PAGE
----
Forum for Science, Industry and Business

Sponsored by:     3M 
Search our Site:

 

A Dance of Black Holes

22.04.2014

A pair of supermassive black holes in orbit around one another have been discovered by an international research team including Stefanie Komossa from the Max Planck Institute for Radio Astronomy in Bonn, Germany.

This is the first time such a pair could be found in an ordinary galaxy. They were discovered because they ripped apart a star when ESA’s space observatory XMM-Newton happened to be looking in their direction.


Artist’s impression of a pair of black holes. One of them is accreting the 'debris' of the disrupted star, while the second is temporarily interrupting the stream of gas toward the other black hole. ESA/C. Carreau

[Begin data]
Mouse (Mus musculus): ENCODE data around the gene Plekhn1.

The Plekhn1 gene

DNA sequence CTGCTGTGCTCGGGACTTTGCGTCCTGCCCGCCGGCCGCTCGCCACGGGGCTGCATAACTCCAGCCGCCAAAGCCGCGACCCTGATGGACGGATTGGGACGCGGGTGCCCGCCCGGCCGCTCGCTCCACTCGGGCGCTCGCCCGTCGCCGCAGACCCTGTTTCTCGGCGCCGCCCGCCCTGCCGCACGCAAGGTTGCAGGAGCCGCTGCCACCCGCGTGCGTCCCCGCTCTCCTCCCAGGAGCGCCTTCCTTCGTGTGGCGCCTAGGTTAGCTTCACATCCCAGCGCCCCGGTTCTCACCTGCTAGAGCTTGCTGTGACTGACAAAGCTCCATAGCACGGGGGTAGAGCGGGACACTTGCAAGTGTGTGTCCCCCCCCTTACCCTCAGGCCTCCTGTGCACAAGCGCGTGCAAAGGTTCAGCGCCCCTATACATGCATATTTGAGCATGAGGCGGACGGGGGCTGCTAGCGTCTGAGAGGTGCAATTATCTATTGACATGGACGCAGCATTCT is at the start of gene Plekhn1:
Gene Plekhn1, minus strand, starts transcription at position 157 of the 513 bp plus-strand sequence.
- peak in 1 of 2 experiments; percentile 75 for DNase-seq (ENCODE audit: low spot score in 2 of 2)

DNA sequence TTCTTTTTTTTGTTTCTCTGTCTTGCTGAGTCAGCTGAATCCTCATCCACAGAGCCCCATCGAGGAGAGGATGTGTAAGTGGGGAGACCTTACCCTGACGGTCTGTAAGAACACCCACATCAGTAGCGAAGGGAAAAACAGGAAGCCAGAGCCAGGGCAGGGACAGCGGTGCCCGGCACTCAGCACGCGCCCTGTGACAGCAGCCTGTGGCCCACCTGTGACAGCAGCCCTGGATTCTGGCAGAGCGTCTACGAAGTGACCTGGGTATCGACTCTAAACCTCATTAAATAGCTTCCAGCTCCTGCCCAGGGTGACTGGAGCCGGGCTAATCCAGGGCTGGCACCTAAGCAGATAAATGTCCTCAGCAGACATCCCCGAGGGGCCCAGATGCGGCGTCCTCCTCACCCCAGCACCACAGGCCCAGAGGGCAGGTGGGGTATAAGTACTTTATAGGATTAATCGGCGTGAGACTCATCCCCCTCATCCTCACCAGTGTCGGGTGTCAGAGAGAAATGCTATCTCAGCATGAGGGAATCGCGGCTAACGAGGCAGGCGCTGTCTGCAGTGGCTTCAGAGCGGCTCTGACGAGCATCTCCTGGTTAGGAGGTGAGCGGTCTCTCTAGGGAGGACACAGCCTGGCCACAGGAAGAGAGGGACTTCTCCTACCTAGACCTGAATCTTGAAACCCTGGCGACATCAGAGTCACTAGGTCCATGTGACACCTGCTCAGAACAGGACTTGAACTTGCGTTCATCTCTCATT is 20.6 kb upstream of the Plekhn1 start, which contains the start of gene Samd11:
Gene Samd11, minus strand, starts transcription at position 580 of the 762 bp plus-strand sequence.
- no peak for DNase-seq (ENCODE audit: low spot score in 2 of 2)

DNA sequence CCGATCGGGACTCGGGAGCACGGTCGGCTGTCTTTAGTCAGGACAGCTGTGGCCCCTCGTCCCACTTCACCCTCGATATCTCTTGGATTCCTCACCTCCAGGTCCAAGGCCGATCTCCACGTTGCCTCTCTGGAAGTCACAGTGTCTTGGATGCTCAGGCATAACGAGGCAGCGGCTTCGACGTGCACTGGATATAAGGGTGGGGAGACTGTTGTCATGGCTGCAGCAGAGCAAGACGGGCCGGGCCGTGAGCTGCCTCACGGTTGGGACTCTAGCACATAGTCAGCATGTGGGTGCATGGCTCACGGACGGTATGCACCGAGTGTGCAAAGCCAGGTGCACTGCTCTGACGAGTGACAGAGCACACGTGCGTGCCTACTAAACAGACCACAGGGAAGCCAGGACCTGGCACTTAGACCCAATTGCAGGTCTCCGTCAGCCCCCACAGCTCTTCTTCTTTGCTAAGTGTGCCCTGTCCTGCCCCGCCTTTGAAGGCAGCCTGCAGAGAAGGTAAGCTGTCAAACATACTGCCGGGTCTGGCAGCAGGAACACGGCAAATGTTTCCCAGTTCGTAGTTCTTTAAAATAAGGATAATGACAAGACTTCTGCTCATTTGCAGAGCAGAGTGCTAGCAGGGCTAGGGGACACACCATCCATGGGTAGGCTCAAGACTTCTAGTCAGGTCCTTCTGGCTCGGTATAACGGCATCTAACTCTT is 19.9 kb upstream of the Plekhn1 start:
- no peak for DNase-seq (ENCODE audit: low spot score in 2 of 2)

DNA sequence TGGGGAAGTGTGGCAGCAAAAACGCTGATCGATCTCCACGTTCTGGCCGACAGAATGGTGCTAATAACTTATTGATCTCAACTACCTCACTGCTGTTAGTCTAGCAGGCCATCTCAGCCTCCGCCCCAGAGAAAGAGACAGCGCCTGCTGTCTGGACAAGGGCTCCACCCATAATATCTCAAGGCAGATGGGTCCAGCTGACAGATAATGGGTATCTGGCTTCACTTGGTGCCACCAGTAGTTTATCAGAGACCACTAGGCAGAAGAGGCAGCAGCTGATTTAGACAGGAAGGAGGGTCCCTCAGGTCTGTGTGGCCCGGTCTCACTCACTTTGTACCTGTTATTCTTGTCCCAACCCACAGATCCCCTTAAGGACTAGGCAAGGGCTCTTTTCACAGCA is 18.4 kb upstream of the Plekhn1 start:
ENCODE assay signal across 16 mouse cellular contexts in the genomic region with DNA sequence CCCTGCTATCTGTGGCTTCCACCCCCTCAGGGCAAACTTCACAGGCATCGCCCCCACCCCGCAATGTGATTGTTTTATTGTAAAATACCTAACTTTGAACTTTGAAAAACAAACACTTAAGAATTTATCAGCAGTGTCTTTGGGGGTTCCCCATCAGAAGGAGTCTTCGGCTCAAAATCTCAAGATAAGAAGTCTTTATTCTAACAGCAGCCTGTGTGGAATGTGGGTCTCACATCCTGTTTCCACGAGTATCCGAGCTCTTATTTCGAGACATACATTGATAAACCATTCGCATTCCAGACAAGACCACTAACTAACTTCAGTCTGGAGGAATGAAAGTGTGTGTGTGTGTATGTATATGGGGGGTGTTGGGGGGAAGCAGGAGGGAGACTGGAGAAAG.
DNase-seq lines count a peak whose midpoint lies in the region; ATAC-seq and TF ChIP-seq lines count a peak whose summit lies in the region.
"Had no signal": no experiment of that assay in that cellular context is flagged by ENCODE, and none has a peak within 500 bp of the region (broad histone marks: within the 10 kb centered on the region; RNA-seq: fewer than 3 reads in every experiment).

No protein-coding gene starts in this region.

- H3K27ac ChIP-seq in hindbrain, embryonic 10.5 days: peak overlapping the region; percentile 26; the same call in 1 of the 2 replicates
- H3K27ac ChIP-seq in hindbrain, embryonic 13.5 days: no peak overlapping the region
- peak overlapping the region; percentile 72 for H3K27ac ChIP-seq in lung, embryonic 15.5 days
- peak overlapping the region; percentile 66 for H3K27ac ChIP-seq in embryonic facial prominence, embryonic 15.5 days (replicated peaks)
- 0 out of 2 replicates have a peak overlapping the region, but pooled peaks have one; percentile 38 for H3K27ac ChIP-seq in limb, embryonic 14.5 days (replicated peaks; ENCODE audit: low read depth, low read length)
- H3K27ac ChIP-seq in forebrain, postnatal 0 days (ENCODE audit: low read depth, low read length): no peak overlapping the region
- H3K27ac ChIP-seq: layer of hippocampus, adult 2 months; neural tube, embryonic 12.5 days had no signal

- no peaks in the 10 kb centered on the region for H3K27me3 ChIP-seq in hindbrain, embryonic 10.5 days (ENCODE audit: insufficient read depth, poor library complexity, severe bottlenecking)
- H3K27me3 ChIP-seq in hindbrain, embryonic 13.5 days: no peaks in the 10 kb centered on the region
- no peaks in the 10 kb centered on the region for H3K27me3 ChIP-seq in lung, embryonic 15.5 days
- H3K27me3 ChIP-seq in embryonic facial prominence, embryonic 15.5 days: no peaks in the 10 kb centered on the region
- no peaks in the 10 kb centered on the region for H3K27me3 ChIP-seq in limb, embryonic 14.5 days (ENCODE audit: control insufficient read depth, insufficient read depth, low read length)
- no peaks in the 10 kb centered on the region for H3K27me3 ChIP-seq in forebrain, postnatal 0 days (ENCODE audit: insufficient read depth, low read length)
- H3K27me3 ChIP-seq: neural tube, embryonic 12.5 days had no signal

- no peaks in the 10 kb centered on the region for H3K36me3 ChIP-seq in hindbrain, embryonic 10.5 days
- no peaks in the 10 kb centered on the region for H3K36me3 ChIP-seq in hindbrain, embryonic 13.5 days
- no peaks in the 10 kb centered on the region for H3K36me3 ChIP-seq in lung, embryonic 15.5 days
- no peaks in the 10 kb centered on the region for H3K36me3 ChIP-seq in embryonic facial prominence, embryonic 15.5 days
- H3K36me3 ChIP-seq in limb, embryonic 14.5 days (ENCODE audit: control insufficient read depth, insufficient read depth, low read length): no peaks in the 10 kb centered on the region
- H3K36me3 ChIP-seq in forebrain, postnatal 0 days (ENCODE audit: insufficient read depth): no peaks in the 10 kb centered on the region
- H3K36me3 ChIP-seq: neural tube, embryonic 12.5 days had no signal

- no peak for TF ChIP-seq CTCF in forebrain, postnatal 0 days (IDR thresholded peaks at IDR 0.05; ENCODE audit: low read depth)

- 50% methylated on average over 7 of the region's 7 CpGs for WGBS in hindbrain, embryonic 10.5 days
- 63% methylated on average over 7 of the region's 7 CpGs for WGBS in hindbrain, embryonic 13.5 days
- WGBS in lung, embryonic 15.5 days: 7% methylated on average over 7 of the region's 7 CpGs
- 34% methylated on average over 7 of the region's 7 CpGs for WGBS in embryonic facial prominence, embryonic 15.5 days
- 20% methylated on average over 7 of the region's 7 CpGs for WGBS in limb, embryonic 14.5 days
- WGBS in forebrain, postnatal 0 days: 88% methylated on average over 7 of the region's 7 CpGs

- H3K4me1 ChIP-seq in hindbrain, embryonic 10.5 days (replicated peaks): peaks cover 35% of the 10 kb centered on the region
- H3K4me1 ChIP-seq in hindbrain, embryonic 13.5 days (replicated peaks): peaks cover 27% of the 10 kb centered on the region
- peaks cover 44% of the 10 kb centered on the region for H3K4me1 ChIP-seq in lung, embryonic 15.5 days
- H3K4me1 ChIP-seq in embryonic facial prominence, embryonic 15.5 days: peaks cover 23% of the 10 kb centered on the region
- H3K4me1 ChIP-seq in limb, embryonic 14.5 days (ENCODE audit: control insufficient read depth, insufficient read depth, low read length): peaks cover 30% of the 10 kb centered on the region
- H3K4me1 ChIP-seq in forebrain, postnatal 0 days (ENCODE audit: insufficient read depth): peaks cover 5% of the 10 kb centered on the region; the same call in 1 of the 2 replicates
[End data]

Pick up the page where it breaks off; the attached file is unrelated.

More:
Artist's impression of XMM-Newton spacecraft in orbit around the Earth. The X-ray emission from galaxy SDSS J120136.02+300305.5 was detected in slew modus of the space observatory. ESA/D. Ducros

Most massive galaxies in the Universe are thought to harbour at least one supermassive black hole at their centre. Two supermassive black holes are the smoking gun that the galaxy has merged with another. Thus, finding binary supermassive black holes can tell astronomers about how galaxies evolved into their present-day shapes and sizes.

To date, only a few candidates for close binary supermassive black holes have been found. All are in active galaxies where they are constantly ripping gas clouds apart, in the prelude to crushing them out of existence.